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Bradley’s Labor Leader Lobby May Delay Gore’s Endorsement

By Thomas B. Edsall

Bill Bradley’s furious effort to lobby leaders of organized labor has cast doubt on what had been the near-certain AFL-CIO endorsement of Vice President Al Gore’s presidential bid next week.

Bradley, boosted by the success of his campaign, has persuaded leaders of some of the biggest unions in the AFL-CIO to press for a delay of the endorsement.

These dissenting unions do not have enough votes to block an endorsement, according to numerous sources in labor, but they are influential enough to give AFL-CIO President John Sweeney serious pause as he decides whether to press the matter on Oct. 14.

The odds remain in Gore’s favor and a solid majority of the 68-member unions in the labor federation are prepared to back his bid for the Democratic nomination, some very strongly, according to these sources.

“We are going through the process,” said Sweeney, who wants to endorse Gore but wants it to be as much of a consensus decision as possible. “I hear very, very few who are pushing for Bradley,” he said, adding, however, “there are some people who think we should take a little longer.”

Until Oct. 14, when Sweeney has to decide whether to bring up the endorsement, union leaders will meet every morning to hash through the dispute.

The dilemma for Sweeney and other Gore backers is that they know that postponing the decision to endorse would be viewed as a major blow to Gore. At the same time, pushing an endorsement through over objections of key unions would be, in the words of one union leader, “a paper endorsement,” lacking enthusiasm.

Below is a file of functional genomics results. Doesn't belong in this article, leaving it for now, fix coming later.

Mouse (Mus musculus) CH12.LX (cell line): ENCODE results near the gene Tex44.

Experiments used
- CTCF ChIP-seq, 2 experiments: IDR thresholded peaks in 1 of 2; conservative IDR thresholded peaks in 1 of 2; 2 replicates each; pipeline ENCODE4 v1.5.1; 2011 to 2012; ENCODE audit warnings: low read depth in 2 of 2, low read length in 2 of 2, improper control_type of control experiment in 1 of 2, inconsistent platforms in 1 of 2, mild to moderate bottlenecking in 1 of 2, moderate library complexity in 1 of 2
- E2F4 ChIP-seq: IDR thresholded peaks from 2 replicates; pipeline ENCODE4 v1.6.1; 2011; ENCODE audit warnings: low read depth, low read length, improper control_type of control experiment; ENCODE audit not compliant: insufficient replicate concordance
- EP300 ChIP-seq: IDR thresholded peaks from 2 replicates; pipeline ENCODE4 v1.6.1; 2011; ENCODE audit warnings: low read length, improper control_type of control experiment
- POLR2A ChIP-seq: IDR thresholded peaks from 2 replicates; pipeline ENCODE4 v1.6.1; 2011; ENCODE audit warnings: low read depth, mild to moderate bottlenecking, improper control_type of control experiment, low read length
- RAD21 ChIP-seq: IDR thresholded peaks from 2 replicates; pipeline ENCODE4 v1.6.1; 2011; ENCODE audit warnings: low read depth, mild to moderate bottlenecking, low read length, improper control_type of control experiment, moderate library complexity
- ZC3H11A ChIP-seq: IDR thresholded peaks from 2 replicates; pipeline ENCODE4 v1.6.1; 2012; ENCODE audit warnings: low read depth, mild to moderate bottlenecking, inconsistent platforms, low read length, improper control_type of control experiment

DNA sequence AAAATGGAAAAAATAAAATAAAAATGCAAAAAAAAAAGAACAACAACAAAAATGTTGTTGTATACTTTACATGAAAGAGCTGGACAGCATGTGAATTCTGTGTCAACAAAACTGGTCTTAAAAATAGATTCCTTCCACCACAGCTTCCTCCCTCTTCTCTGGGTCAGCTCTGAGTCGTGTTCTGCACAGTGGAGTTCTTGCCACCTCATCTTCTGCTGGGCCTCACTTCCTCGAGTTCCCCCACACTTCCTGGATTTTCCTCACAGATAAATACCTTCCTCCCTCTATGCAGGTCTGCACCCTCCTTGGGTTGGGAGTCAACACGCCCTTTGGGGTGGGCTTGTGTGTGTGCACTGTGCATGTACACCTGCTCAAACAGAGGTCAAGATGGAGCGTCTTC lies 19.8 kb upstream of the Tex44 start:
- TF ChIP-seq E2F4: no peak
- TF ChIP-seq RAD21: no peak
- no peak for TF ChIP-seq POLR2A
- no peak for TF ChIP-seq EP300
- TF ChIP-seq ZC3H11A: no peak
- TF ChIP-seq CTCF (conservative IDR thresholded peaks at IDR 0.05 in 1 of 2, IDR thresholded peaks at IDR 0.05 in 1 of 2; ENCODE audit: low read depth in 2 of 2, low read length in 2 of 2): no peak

While acknowledging the union endorsement at this time would be a major boost to a campaign that has suffered a number of setbacks lately, Gore officials note that even if the AFL-CIO does not come through next week, Gore has received the backing of many national unions and their local affiliates. The state branches of the United Auto Workers and the American Federation of State, County and Municipal Employees, have, for example, endorsed Gore.

Both Gore and Bradley have been aggressively lobbying labor. Last week, top officials of both campaigns met separately with union leaders here at the Hay-Adams Hotel. The purpose of the sessions was to present each campaign’s strategy to win the nomination as well as the general election.